Killer says murder of anti-apartheid activist was act of war
PRETORIA, South Africa (AP) _ A former right-wing politician told an amnesty panel Tuesday that he will not apologize for killing a popular anti-apartheid activist, saying it was an act of war.
Clive Derby-Lewis, a former Conservative Party lawmaker sentenced to life in prison for the 1993 killing of Communist Party head Chris Hani, is seeking amnesty from South Africa’s Truth and Reconciliation Commission.
The panel is investigating abuses by all parties during the apartheid era to help reconcile the nation, and is authorized to grant amnesty for some politically motivated crimes.
The killing of Hani, one of the most popular black leaders in South Africa after President Nelson Mandela, was intended to throw the country into chaos before the first all-race elections in 1994, Derby-Lewis has testified. Four people died in protests at Hani’s funeral, but there was no widespread disorder.
On the third and last day of tough cross examination by a lawyer for the Hani family, Derby broke his usual stoic demeanor and said in exasperation: ``How could I apologize for an act of war? War is war!″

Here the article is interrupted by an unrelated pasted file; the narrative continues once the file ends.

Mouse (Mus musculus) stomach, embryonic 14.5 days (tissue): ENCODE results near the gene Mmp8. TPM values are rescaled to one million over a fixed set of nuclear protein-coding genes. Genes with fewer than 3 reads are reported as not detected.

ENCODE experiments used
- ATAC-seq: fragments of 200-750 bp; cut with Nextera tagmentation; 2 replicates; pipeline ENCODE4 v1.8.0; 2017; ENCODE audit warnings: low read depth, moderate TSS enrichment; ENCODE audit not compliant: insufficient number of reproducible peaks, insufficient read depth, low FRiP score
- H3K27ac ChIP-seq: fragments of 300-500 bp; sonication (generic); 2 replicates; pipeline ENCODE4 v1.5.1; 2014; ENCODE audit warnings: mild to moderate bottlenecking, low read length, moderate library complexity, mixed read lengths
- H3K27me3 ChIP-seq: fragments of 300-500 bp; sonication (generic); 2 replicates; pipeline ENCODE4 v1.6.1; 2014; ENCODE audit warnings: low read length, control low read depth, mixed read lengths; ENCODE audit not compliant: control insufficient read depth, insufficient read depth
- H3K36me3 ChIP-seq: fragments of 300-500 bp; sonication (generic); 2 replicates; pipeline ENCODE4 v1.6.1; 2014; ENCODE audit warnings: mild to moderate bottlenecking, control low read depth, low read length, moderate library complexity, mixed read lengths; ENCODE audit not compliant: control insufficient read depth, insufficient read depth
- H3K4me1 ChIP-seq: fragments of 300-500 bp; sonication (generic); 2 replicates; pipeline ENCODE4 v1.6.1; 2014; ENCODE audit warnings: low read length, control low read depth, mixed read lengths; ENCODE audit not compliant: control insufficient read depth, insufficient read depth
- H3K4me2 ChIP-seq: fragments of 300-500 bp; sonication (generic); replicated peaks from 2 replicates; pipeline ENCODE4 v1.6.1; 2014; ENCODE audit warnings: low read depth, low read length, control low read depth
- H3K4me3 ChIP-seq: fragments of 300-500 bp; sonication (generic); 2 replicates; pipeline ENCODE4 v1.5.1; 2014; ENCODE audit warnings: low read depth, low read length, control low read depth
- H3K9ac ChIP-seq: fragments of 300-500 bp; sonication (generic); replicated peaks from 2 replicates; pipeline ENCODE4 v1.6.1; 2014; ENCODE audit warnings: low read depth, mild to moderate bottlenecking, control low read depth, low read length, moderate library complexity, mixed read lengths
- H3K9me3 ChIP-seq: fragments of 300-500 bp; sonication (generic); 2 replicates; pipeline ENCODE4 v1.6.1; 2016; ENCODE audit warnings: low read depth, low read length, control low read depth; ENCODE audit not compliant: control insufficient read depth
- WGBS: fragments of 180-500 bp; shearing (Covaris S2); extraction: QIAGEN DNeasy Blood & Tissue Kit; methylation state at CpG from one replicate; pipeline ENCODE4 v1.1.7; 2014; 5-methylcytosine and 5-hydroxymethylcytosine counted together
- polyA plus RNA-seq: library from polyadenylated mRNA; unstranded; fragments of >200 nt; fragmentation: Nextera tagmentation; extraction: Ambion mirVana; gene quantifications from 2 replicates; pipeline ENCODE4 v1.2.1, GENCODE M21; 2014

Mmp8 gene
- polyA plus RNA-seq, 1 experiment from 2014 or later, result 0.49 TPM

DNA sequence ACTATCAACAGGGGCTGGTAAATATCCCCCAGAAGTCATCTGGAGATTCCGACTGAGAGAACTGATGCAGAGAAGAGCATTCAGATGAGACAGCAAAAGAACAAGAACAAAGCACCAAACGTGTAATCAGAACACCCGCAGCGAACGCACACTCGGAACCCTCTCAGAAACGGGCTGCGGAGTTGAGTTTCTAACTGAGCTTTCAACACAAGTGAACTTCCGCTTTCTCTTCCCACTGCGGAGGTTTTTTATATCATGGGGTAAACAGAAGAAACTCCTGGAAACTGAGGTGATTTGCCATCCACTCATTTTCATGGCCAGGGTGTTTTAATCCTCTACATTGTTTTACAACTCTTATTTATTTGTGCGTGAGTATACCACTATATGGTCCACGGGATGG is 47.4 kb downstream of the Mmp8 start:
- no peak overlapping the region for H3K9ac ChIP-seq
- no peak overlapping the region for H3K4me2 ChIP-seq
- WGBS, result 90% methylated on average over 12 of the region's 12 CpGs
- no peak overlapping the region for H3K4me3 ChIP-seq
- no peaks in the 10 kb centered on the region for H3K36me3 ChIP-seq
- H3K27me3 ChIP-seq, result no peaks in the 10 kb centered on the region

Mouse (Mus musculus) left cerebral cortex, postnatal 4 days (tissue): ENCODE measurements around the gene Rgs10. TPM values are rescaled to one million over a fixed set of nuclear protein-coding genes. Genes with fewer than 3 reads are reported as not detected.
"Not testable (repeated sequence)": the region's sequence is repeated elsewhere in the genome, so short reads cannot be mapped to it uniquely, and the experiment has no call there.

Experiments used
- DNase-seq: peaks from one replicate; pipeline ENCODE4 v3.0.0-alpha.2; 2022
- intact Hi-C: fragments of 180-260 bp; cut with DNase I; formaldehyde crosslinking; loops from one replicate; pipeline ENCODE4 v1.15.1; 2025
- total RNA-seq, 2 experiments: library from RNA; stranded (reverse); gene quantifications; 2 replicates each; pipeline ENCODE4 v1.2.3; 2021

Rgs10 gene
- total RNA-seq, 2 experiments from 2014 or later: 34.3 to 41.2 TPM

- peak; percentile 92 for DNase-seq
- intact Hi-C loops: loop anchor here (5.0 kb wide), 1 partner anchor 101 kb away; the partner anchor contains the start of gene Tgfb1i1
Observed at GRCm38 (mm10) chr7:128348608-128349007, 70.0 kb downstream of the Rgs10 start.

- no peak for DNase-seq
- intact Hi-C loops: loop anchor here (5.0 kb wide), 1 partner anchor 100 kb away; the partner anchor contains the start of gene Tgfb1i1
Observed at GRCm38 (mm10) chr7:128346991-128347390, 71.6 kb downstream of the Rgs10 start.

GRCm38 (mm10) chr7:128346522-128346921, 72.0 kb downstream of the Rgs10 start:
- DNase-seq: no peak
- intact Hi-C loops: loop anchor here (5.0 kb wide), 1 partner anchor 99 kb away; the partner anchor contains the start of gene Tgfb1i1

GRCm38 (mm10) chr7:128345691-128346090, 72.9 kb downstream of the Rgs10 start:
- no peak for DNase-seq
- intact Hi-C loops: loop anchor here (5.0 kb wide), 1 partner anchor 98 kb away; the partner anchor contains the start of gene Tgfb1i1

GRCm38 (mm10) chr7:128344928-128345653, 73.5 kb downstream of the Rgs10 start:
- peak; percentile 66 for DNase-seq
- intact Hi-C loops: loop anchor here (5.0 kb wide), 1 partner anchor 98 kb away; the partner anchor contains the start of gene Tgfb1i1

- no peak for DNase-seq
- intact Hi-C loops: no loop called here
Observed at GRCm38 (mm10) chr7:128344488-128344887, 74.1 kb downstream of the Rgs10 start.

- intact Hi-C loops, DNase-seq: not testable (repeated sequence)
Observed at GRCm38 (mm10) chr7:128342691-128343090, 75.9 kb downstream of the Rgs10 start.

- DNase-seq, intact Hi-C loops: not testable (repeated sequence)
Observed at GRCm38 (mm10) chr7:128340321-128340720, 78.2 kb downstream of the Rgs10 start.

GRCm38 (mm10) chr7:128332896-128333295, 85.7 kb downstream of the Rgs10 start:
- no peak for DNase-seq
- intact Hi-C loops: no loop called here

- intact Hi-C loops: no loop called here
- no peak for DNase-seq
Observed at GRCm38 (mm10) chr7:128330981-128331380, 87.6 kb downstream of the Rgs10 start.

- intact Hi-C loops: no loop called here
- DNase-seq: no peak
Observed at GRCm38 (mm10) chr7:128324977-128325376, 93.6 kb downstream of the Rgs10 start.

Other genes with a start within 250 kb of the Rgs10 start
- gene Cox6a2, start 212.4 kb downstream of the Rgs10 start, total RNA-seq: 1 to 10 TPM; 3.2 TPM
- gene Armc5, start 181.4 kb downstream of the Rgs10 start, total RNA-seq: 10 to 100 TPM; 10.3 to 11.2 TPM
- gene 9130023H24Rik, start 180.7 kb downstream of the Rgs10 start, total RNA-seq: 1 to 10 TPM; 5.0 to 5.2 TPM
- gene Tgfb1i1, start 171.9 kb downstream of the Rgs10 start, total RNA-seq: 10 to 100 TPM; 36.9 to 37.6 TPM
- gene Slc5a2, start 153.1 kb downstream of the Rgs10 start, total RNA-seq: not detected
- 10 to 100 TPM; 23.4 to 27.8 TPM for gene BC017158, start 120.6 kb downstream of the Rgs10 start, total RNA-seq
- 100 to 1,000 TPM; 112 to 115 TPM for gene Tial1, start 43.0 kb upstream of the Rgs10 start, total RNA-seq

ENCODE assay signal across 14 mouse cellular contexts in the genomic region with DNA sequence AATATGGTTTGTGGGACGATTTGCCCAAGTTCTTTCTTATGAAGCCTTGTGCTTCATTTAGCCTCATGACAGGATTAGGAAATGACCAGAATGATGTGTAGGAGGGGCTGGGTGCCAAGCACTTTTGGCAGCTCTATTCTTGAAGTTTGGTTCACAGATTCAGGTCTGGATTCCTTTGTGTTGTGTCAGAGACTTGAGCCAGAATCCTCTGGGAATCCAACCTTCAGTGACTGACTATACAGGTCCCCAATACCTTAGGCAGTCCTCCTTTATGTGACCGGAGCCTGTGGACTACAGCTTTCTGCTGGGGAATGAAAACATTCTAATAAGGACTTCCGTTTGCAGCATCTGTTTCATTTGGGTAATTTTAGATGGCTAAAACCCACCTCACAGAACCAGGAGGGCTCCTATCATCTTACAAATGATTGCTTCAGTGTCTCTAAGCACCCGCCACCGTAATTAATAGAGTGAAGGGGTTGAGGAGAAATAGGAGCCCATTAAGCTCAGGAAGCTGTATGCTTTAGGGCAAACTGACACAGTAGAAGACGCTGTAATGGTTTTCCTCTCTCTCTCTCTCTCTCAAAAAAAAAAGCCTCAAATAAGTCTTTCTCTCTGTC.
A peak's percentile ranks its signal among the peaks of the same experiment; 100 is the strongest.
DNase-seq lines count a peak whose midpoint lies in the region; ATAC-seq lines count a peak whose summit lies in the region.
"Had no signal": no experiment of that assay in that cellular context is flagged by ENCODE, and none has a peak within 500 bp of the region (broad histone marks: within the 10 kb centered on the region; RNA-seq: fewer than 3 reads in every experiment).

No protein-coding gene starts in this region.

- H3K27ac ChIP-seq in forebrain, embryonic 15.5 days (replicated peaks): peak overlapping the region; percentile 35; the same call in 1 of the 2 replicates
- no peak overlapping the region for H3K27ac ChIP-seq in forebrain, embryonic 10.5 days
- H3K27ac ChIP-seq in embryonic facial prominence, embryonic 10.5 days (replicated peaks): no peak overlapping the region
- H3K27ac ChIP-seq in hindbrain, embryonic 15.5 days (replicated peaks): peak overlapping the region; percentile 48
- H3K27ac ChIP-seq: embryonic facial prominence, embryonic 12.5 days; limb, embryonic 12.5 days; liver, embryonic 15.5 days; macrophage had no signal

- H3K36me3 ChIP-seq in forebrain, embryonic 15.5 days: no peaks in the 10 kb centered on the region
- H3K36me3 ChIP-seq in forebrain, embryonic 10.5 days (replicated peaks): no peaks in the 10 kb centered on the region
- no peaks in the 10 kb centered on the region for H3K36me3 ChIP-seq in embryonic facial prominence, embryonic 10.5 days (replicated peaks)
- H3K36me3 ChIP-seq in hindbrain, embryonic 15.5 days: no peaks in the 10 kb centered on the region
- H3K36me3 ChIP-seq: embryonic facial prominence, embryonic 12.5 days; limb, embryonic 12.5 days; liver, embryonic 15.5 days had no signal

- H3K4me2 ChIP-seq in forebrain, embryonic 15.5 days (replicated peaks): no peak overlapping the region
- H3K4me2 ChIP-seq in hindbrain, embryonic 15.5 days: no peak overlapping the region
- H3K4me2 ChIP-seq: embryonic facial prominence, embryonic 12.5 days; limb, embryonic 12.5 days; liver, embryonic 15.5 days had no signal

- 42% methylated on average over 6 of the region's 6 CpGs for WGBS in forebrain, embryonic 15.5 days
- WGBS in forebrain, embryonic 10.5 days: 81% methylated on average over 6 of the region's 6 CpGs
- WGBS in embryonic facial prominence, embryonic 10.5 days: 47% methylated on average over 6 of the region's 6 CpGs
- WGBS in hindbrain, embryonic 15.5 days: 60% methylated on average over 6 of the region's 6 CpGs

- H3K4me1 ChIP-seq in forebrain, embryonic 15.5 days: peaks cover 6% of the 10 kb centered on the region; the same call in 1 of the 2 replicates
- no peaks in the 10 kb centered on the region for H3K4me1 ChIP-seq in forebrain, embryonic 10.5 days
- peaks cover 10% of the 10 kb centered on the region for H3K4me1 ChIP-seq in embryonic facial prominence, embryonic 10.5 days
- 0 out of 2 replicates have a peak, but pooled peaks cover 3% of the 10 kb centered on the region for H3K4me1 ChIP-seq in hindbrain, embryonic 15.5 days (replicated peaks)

The lawyer, George Bizos, repeatedly asked how Derby-Lewis justified Hani’s killing _ particularly because four days before his death, Hani had publicly called for peace and a stop to political turbulence in the transition period which ended 30 years of apartheid rule.
``He (Hani) didn’t call me up and say, `Listen, I’m going to make a speech ... that I am a man of peace,′ ″ Derby-Lewis said.
The comment brought jeers from Hani supporters.
Derby-Lewis and his accomplice, Janusz Walus, a Polish immigrant also convicted in the murder, have argued that Hani was a military target because he served in the armed wing of Mandela’s African National Congress.
Walus also is seeking amnesty.
Derby-Lewis, who denied being a racist, said he still believes the apartheid policy of separate development is the answer to South Africa’s problems.
``I believe my people are entitled to a territory where they are able to exercise their right to self-determination,″ he said.
Derby-Lewis said he felt he had already paid a high enough price for Hani’s death.
``I believe I have done my bit as far as the freedom struggle is concerned,″ he said. ``I have been detained for four-and-a-half years and I have seen my grandchildren only once. This is one of the things I regret about this situation. I love my children and my grandchildren.″
Hani’s family, the Communist Party and the ANC oppose amnesty for the Derby-Lewis and Walus.